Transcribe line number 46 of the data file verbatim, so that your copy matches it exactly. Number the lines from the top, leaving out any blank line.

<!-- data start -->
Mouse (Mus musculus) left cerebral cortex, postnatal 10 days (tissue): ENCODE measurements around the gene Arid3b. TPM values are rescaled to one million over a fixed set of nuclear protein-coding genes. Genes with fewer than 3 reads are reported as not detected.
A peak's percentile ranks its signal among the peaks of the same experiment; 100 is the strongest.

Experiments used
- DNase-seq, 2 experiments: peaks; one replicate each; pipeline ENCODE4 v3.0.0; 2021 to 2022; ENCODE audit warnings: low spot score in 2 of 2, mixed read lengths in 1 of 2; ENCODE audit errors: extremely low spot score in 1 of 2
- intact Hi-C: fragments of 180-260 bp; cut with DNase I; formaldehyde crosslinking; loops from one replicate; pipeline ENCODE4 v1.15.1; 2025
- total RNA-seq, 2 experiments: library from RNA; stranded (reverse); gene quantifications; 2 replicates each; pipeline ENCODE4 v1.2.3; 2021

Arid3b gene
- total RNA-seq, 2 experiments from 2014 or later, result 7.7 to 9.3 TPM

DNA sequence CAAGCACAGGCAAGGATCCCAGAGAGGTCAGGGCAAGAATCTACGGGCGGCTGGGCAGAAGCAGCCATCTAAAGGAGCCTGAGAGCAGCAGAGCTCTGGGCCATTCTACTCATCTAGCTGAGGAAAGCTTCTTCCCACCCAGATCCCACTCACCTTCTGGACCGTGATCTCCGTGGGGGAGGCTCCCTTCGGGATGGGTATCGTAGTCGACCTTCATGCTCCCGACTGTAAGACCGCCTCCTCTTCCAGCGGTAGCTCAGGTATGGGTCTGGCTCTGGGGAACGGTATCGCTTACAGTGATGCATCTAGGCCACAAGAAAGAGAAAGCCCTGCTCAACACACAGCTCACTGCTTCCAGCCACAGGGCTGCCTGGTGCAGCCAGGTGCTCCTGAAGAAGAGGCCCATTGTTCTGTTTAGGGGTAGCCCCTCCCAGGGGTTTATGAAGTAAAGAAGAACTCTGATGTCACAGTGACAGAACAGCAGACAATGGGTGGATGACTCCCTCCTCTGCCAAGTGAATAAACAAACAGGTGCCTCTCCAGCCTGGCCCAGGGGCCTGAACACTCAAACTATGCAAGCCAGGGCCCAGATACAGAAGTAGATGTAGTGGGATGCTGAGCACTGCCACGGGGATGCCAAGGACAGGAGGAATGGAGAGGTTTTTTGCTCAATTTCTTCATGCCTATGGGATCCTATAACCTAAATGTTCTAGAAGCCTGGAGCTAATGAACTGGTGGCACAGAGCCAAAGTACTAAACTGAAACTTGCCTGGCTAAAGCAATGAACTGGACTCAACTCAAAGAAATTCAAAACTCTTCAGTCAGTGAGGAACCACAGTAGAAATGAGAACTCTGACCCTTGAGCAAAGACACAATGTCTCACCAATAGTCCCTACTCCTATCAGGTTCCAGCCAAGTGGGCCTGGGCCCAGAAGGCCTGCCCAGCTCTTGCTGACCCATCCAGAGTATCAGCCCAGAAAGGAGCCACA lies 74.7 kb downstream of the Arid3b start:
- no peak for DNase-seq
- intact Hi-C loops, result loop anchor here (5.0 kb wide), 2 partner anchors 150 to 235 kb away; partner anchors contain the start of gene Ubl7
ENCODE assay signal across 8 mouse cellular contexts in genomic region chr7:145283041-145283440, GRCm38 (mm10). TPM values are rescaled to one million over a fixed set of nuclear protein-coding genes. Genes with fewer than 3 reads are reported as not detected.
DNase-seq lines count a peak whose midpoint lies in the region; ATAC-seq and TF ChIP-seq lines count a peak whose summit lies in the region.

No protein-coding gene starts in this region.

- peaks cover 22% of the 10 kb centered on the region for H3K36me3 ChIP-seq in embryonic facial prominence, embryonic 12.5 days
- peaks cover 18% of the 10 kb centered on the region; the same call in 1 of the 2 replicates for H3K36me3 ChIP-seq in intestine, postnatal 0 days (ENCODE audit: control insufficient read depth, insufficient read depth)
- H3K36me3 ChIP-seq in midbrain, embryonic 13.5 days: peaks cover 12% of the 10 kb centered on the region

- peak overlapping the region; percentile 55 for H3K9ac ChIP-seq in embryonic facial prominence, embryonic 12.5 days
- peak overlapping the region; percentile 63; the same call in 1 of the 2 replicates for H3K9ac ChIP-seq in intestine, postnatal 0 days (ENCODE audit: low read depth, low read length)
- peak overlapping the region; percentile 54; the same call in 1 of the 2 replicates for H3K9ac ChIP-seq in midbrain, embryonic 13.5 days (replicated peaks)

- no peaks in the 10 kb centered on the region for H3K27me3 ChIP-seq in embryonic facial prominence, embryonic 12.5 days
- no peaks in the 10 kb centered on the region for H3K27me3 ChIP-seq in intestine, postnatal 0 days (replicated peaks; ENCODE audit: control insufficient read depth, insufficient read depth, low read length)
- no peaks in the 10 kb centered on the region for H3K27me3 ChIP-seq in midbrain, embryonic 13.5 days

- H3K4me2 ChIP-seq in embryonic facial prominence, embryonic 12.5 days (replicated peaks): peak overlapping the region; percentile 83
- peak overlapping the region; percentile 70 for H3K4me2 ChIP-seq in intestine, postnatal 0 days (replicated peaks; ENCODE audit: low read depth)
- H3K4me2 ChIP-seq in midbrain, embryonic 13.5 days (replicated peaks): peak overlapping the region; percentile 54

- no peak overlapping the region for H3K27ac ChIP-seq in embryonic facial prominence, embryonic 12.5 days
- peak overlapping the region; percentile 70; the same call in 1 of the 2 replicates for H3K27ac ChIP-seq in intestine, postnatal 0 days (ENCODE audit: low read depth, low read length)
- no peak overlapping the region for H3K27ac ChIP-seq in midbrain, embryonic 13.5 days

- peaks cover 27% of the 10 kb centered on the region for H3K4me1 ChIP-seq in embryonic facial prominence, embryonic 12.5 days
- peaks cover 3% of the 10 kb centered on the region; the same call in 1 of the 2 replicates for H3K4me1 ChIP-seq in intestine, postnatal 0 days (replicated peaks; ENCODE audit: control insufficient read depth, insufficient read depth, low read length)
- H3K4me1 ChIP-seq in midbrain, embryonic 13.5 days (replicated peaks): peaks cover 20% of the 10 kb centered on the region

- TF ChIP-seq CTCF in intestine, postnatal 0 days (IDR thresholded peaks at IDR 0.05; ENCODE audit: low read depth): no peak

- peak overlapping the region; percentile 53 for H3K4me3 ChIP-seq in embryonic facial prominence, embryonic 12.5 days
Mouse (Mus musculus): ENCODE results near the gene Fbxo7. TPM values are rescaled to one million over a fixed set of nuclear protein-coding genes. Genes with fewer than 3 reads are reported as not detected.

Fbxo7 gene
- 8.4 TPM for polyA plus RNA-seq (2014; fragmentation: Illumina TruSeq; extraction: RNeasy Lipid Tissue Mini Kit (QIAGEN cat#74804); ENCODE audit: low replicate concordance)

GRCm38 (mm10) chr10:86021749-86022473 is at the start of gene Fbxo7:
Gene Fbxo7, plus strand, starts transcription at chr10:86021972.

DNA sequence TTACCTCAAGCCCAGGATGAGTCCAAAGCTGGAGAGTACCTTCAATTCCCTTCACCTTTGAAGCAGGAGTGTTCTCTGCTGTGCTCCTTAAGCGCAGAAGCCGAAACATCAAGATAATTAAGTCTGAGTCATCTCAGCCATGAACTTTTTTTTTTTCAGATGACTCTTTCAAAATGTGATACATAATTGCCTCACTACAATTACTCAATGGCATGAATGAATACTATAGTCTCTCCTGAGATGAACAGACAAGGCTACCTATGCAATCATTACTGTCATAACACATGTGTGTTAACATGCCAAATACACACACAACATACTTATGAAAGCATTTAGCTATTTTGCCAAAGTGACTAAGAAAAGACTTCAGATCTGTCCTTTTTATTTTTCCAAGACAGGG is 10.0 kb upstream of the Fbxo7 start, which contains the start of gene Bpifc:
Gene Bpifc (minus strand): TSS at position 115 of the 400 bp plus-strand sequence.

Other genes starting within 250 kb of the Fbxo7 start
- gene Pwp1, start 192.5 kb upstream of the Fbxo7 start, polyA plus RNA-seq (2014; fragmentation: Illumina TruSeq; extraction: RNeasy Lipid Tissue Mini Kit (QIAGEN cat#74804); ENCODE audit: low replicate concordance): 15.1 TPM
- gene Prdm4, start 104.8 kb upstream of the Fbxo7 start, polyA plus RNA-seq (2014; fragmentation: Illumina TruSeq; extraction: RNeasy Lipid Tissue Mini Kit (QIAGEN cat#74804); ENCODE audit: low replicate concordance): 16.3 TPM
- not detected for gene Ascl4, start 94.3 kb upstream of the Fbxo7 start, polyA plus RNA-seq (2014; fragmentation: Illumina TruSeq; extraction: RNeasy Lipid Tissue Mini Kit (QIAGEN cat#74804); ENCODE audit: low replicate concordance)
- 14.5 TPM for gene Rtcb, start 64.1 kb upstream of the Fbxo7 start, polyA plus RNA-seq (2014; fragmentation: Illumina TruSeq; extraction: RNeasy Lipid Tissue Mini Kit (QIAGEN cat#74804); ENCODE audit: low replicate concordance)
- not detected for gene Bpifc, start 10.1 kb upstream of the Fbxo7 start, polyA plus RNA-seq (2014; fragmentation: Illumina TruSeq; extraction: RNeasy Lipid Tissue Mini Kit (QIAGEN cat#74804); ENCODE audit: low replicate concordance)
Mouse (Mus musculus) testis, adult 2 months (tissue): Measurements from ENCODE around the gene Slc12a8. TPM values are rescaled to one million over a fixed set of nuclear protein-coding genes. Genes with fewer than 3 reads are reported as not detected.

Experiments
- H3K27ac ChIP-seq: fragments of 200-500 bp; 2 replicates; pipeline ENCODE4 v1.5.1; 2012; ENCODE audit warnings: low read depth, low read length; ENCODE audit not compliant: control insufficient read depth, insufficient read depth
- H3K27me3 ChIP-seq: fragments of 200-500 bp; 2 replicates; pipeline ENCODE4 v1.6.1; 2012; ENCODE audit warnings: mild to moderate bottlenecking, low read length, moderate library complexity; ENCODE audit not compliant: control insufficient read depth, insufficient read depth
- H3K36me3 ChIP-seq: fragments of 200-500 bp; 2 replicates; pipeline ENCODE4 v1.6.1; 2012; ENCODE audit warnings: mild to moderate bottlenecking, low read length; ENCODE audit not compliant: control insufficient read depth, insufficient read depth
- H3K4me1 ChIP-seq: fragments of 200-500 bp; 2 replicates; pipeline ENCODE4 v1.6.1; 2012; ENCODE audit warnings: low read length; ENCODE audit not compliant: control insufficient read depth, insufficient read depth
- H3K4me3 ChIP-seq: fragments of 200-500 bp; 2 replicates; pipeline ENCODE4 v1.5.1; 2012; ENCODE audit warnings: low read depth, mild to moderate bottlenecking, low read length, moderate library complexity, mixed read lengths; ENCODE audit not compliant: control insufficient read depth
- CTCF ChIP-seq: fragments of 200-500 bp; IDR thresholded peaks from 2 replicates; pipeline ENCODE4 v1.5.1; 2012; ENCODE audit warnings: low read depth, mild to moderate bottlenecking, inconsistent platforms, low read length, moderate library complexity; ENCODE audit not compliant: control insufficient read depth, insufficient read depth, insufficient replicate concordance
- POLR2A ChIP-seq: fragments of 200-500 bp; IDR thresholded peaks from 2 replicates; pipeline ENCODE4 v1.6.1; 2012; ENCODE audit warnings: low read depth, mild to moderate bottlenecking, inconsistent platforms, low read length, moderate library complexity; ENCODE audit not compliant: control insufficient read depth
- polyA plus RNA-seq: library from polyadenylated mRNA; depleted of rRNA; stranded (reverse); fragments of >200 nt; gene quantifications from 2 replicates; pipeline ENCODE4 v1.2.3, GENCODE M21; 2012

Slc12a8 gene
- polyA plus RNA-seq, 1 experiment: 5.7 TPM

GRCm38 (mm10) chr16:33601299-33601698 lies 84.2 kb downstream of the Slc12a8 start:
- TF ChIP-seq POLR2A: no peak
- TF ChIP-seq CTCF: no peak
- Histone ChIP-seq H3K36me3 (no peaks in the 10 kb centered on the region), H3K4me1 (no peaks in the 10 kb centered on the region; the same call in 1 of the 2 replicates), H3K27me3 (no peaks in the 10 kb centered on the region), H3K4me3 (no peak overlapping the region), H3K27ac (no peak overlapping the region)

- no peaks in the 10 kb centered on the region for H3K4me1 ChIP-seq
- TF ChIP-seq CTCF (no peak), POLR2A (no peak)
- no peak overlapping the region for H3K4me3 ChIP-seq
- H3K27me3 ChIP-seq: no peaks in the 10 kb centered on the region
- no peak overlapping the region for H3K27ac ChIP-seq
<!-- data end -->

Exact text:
- 14.5 TPM for gene Rtcb, start 64.1 kb upstream of the Fbxo7 start, polyA plus RNA-seq (2014; fragmentation: Illumina TruSeq; extraction: RNeasy Lipid Tissue Mini Kit (QIAGEN cat#74804); ENCODE audit: low replicate concordance)